The end of year approaches and all eyes in the computer industry are waiting to see whether the much-debated year 2000 bug will wreak havoc or prove to be the most over-hyped issue of the millennium.
Most commentators think the reality will be closer to the second option -- few discernible signs of disruption on the 31st/1st changeover but the possibility of aggregated problems over the following two or three months. Action 2000, the government bug-busting taskforce, is confident all the essential services -- electricity, food, water, money -- will run as normal, with the only disruption coming from people stockpiling or everyone hitting the phones at midnight on New Year's Eve.
The real problems are likely to happen in the days and weeks following the date change, but Action 2000's director Don Cruickshank is confident they will be small glitches. "In the UK they will not be severe enough to be noticed," he said at a press briefing two weeks before the changeover.
To reassure the public and dispel some of the myths -- such as toasters blowing up and planes falling out of the sky -- Action 2000 has sent booklets explaining the facts of the bug to every household in the UK. It has also issued a Last Chance booklet for the one-fifth of small businesses that are still not ready for the bug.
1999 has not been an easy one for the group. In January ZDNet News revealed that some of the bug-fix companies on its database were cowboys out to make a quick buck. In April the taskforce was accused of complacency as it announced that nine percent of the NHS, four police forces and one fire brigade were at severe risk of bug disruption. Critics called for the naming and shaming of the organisations involved.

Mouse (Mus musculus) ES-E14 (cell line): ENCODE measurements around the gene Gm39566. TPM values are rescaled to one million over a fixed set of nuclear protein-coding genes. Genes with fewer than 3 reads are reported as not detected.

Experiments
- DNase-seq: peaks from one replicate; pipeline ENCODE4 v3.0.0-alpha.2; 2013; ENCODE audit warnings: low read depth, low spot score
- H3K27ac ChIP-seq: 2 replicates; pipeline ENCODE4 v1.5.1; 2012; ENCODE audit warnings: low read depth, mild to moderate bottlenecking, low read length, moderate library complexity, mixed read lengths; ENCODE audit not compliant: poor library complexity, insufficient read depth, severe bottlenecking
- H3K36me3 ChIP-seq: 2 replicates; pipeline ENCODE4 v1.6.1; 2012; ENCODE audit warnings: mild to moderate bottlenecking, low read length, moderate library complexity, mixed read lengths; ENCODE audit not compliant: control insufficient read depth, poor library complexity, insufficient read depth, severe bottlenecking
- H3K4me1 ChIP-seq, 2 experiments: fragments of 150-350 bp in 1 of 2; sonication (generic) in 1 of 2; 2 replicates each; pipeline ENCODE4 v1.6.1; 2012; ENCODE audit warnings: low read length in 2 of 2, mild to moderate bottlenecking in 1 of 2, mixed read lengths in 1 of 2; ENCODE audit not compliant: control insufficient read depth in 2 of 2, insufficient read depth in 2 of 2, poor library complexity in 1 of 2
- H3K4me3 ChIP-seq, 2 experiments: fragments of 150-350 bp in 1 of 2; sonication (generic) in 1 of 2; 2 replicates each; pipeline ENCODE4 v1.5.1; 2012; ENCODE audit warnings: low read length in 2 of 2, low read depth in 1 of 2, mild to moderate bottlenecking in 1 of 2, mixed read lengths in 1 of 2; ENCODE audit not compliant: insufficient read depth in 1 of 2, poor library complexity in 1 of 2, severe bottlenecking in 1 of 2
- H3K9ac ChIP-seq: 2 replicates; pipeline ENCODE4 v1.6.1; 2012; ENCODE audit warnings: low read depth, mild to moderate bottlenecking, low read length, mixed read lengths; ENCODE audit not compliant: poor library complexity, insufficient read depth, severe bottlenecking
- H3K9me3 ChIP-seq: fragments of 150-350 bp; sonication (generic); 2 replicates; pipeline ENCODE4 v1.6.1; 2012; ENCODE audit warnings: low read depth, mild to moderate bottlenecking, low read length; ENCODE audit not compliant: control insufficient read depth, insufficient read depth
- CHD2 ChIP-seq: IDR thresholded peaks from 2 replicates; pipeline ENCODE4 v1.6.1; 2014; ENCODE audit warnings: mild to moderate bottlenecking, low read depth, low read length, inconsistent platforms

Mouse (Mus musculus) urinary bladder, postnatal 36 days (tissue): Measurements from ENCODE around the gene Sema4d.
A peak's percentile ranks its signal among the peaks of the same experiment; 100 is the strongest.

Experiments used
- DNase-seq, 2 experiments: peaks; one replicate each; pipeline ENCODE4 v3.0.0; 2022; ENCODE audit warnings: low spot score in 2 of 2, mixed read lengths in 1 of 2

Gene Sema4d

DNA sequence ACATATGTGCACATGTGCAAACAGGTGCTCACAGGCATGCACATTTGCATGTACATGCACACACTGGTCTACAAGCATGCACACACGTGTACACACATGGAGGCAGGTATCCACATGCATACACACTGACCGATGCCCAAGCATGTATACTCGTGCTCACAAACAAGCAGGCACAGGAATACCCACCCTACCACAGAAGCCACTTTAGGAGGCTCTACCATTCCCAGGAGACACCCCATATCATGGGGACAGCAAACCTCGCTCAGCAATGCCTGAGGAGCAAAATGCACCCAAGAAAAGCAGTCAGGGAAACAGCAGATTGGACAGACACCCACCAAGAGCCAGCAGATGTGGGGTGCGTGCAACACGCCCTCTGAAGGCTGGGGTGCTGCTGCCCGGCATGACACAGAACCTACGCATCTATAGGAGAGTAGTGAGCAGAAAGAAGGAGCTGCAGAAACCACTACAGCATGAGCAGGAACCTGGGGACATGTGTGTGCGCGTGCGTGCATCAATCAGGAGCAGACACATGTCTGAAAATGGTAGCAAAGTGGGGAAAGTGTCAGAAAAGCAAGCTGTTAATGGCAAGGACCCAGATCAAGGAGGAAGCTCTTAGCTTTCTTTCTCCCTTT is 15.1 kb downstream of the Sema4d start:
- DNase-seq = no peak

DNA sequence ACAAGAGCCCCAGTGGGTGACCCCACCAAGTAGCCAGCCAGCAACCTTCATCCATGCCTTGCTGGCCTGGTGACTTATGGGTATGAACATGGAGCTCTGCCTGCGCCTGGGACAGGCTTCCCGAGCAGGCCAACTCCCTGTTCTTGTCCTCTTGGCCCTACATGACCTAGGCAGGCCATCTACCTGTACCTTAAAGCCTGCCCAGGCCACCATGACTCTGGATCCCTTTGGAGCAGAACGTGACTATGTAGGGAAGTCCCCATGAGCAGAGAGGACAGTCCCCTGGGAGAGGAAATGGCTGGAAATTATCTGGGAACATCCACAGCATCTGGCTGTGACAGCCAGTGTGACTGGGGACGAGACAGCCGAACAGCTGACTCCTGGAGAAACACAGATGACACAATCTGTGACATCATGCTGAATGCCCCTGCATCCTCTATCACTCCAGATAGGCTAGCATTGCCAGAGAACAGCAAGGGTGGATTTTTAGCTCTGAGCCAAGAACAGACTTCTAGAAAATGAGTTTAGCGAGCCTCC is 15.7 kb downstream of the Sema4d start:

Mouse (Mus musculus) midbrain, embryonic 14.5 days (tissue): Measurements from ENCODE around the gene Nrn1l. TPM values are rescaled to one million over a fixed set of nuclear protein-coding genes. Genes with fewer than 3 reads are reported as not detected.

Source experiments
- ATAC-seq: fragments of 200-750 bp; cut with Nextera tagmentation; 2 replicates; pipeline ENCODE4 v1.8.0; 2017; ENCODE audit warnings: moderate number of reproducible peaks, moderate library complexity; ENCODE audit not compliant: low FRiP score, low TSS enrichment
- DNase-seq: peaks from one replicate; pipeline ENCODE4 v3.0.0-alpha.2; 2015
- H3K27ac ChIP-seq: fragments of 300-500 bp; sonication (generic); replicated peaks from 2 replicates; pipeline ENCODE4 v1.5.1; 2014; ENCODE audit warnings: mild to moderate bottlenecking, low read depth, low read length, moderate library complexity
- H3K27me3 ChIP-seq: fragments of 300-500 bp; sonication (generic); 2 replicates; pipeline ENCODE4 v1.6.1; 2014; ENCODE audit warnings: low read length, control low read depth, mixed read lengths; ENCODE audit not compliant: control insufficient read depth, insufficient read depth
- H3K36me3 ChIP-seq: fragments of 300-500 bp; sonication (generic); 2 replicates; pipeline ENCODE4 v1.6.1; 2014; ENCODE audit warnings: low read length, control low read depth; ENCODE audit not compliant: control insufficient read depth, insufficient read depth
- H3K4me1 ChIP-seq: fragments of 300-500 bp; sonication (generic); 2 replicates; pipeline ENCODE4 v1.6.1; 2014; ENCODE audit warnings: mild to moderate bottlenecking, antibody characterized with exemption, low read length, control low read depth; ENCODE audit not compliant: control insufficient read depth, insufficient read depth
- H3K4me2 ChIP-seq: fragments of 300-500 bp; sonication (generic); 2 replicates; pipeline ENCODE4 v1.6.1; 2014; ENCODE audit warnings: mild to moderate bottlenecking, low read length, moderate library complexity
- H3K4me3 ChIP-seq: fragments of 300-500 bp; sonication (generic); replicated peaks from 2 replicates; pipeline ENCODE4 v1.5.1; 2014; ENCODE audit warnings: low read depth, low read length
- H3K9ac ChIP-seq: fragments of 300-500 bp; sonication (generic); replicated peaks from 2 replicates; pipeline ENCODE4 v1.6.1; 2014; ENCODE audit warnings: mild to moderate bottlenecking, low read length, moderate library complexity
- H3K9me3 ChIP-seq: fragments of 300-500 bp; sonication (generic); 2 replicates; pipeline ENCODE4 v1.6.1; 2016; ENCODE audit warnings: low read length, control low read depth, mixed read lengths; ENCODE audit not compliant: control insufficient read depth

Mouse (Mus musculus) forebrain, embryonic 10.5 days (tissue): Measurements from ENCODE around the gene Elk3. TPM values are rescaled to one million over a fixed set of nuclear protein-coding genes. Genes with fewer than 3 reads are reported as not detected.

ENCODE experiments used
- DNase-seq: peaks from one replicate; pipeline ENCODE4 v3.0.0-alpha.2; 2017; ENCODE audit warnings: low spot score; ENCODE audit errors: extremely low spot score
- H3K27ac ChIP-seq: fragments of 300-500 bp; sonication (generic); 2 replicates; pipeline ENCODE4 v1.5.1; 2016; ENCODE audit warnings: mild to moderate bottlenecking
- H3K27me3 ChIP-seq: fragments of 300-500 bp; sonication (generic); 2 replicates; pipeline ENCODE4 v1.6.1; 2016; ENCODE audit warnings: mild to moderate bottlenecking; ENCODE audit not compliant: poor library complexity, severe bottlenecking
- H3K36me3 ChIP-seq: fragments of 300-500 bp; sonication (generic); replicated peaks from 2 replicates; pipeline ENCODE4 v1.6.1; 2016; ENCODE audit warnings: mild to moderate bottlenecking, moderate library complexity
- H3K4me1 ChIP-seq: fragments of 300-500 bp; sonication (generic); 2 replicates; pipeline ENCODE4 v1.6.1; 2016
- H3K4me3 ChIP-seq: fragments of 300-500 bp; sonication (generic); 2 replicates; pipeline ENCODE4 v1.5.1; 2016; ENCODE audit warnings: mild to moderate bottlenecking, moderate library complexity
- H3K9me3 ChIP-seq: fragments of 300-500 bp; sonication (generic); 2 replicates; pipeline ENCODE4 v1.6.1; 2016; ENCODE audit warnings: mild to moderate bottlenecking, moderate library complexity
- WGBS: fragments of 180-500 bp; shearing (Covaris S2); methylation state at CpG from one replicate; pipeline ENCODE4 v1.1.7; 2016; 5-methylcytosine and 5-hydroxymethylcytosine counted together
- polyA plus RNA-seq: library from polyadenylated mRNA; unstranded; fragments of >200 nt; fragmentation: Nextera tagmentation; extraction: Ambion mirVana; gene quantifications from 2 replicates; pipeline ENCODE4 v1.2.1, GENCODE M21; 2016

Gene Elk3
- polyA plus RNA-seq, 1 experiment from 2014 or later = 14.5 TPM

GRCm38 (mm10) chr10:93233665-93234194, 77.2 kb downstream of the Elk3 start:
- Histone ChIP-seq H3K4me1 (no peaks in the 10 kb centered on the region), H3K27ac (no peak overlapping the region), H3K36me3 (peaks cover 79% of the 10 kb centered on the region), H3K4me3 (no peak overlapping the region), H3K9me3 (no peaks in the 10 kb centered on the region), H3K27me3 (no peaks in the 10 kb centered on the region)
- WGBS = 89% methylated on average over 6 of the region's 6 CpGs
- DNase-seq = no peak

In July, the group did name and shame six local authorities and was criticised for picking on the laggards. It also revealed that eight major financial organisations were not compliant but refused to name them, saying it was not in the best interest of customers and shareholders.
In the autumn, the government unveiled its global guide to the millennium, advising travellers to avoid Russian airports, to take extra cash to Egypt and not fall ill in the Philippines. Disclosure about the bug has not been transparent in many under-developed countries and Action 2000 does not rule out the possibility of problems.
Chief executive of Taskforce 2000 Robin Guenier goes one step further, advising people to stay home for the millennium. Guenier has been one of Action 2000's fiercest critics and he still warns the public to expect disruptions. "I wouldn't be surprised if nothing much happened on 31 December or 1 January but there is the potential for technical failures days, weeks even months after. We can't relax until June 2000," he said.
Other bug highlights from the year.
Take me to the Year 2000 Special.